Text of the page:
Why Denbury Resources, Penn Virginia Called Off $1.7 Billion Merger

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Practically since the day that Denbury Resources Inc. (NYSE: DNR) and Penn Virginia Corp. (NASDAQ: PVAC) announced a merger valued at $1.7 billion, investment management firm Mangrove Partners has opposed the deal. On October 29, the day following the merger announcement, Mangrove, which owns about 11.4% of Penn Virginia’s outstanding common stock, let the company’s management know that Mangrove did not support the deal.

Friday morning, Denbury and Penn Virginia separately announced that the merger agreement was terminated. Under the canceled deal, Denbury would have paid $25.86 in cash and 12.4 shares of Denbury stock for each share of Penn Virginia common stock.

The merger would have required approval by more than two-thirds of Penn Virginia shareholders and in its announcement this morning, Denbury CEO said that “difficult market condition” together with “the opposition of certain Penn Virginia shareholders” torpedoed the deal. Neither company will pay a break-up fee.

Penn Virginia CEO John A. Brooks said he believed that it is “the best interests” of the company to terminate the merger agreement with Denbury and to focus on “developing our assets and maximizing value for our shareholders as a standalone company.”

That pretty much matches up with what Mangrove was thinking months ago. According to Penn Virginia’s definitive proxy filing ahead of a scheduled April 17 vote on the merger, Mangrove listed five reasons to oppose the deal:

  1. Mangrove believes that the proposed merger lacks industrial logic. Penn Virginia and Denbury pursue different means of oil production in different basins. As such, there is little overlap in the skills required to run these distinct businesses and no geographic overlap between them. As a result, the transaction does little to improve the operating or corporate cost structures of the combined business.
  2. Mangrove believes that the proposed merger lacks financial logic. Mangrove believes that the transaction is dilutive to Penn Virginia’s valuation and growth rate, and believes that the combined entity will have a higher cost structure and weaker balance sheet than Penn Virginia on a stand-alone basis.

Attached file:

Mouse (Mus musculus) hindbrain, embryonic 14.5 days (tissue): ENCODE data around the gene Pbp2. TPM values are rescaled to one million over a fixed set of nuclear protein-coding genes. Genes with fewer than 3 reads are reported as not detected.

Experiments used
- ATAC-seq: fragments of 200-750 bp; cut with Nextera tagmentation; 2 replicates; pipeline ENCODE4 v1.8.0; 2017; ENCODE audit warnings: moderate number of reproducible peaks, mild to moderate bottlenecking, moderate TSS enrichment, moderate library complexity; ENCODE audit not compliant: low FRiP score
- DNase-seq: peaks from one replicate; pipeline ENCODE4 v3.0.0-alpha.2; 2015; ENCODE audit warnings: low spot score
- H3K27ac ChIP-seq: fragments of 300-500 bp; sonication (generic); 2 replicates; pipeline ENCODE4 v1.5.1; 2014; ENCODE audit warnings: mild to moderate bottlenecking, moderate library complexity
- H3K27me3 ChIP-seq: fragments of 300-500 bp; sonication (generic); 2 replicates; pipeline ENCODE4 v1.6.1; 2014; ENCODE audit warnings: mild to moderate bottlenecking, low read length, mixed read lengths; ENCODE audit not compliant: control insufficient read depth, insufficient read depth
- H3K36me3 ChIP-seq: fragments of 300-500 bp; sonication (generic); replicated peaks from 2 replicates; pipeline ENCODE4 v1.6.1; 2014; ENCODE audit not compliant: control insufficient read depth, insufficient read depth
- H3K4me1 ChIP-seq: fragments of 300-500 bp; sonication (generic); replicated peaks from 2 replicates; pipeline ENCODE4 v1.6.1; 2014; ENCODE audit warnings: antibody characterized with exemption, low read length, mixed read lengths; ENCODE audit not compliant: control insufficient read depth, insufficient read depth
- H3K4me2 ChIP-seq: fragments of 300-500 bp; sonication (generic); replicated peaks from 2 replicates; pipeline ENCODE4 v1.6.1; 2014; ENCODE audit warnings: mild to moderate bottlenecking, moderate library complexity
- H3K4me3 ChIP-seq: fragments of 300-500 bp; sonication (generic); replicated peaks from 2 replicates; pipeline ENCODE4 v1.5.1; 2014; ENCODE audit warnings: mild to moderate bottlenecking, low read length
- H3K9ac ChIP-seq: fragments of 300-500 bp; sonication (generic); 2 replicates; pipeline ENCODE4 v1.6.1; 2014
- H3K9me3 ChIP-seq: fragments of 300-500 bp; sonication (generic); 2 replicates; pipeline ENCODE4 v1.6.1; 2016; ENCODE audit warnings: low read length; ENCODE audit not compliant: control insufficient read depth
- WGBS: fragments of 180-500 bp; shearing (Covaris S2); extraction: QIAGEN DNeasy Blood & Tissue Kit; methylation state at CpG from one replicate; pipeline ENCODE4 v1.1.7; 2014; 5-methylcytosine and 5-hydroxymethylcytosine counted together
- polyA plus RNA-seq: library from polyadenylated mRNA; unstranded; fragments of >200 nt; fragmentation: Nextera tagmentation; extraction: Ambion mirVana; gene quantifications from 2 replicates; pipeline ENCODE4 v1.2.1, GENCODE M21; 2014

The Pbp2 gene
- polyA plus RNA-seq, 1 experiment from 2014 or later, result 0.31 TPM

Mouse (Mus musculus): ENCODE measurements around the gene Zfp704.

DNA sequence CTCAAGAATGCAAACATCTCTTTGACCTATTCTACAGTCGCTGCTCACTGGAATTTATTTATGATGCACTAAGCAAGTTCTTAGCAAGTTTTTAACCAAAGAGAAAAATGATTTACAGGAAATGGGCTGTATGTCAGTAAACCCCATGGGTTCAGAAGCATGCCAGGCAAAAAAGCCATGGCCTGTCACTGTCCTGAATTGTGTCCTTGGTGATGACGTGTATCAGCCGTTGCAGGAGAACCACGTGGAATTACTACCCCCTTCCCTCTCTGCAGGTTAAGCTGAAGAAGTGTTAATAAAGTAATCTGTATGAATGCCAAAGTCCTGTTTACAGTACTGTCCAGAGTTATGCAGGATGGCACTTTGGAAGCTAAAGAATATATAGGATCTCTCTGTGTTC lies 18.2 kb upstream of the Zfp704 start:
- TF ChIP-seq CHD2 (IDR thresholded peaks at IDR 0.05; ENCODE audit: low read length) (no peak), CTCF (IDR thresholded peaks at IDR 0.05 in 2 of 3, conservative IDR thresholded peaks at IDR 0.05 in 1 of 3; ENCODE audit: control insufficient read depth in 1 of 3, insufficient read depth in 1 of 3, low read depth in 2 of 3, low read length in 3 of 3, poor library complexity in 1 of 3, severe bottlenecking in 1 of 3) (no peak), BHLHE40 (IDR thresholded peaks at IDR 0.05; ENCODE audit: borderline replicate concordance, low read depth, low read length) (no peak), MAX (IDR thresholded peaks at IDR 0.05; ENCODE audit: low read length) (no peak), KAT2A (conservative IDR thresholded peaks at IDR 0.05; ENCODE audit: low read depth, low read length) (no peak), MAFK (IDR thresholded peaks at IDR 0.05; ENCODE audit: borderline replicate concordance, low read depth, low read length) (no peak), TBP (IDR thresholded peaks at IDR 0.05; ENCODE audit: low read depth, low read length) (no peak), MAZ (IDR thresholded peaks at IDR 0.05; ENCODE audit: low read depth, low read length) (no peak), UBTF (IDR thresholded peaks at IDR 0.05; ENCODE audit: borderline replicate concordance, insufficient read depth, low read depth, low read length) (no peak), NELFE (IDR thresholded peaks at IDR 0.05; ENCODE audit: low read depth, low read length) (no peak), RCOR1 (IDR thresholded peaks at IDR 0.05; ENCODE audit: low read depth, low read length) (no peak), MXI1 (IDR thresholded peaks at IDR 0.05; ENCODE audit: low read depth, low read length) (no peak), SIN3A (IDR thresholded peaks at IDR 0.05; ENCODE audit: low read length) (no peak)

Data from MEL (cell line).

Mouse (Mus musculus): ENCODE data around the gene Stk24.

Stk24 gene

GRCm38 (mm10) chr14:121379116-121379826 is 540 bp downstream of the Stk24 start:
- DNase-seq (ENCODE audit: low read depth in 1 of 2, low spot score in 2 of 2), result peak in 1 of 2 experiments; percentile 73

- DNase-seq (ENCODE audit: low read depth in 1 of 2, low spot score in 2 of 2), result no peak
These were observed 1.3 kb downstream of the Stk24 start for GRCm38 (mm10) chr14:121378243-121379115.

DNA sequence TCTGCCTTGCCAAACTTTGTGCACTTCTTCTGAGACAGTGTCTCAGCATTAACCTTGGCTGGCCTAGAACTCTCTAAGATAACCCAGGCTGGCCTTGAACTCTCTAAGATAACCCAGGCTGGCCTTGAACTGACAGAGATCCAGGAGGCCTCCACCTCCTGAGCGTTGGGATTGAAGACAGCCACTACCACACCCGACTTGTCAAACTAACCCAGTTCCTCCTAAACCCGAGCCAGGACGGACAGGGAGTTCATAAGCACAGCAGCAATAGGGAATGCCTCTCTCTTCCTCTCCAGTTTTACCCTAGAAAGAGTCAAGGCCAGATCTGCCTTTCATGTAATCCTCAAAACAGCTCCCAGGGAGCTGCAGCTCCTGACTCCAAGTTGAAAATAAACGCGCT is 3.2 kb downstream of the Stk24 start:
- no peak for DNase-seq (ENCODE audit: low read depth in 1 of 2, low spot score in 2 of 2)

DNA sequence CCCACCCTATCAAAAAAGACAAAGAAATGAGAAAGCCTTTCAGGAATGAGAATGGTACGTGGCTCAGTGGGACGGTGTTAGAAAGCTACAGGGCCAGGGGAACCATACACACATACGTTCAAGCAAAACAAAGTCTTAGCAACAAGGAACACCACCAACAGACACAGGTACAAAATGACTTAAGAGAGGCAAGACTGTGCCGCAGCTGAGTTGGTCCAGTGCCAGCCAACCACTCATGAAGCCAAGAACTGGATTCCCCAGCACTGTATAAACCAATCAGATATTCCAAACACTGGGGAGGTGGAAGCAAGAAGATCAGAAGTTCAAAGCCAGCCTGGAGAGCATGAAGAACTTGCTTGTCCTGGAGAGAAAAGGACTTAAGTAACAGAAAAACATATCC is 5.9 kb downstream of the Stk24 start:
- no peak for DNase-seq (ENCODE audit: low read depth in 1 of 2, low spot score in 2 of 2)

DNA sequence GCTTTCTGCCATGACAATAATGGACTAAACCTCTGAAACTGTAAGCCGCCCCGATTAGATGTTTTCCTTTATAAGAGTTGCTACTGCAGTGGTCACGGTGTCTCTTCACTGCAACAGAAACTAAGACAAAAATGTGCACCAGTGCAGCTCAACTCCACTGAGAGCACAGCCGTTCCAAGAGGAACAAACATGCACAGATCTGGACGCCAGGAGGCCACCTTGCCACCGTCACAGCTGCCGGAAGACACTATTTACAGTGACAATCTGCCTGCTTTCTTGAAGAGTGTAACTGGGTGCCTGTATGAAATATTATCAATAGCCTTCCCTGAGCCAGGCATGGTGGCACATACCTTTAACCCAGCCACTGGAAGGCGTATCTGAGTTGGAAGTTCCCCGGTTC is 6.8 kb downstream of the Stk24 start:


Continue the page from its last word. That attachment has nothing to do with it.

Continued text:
3. Mangrove believes that Denbury’s financial leverage represents and unacceptable risk for Penn Virginia Shareholders. Mangrove believes that Denbury, with its high cost structure and $2.5 billion of net debt, may become insolvent should lower oil prices persist. Mangrove believes this is an ongoing investor concern that is reflected in the mid-teens yield to worst on Denbury’s Senior Notes.
  4. Mangrove believes that the shortcomings of the proposed merger are both obvious and were immediately recognized by other market participants. On the first trading day following the announcement, the common stock of Denbury Resources closed down 24% and underperformed the S&P Oil & Gas Exploration and Production Select Industry Index by over 20%. In the time since then, the underperformance of Denbury’s common stock has grown to over 50%.
  5. Rather than being paid a significant premium to accept these risks, the proposed merger effectively asks Penn Virginia shareholders to accept a discount to the current market value of Penn Virginia Shares.  Penn Virginia shares have closed at a premium to the terms of the proposed merger on all but 4 trading days since the transaction was announced with an average premium of 6.8% during this period.

If the merger had been completed, Denbury would have added two seats to its eight-person board who would have been named from Penn Virginia’s independent board members. Penn Virginia CEO Brooks almost certainly would have lost his job, as would other top executives and board members, although it’s likely that golden parachutes would have softened the landings.

Penn Virginia stock traded down about 3% Friday morning to $52.60, and Denbury stock traded down just over 3% at $1.89. Penn Virginia’s 52-week range is $32.91 to $96.13 and Denbury’s is $1.39 to $6.75.

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